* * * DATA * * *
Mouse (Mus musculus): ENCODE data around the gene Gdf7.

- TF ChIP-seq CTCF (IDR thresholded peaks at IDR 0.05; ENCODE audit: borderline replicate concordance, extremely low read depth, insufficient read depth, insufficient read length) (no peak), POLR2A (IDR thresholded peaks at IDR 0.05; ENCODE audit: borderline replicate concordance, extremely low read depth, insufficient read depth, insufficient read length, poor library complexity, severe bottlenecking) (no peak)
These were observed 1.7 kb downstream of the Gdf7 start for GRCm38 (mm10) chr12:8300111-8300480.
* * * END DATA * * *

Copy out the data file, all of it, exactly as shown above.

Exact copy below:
Mouse (Mus musculus): ENCODE data around the gene Gdf7.

- TF ChIP-seq CTCF (IDR thresholded peaks at IDR 0.05; ENCODE audit: borderline replicate concordance, extremely low read depth, insufficient read depth, insufficient read length) (no peak), POLR2A (IDR thresholded peaks at IDR 0.05; ENCODE audit: borderline replicate concordance, extremely low read depth, insufficient read depth, insufficient read length, poor library complexity, severe bottlenecking) (no peak)
These were observed 1.7 kb downstream of the Gdf7 start for GRCm38 (mm10) chr12:8300111-8300480.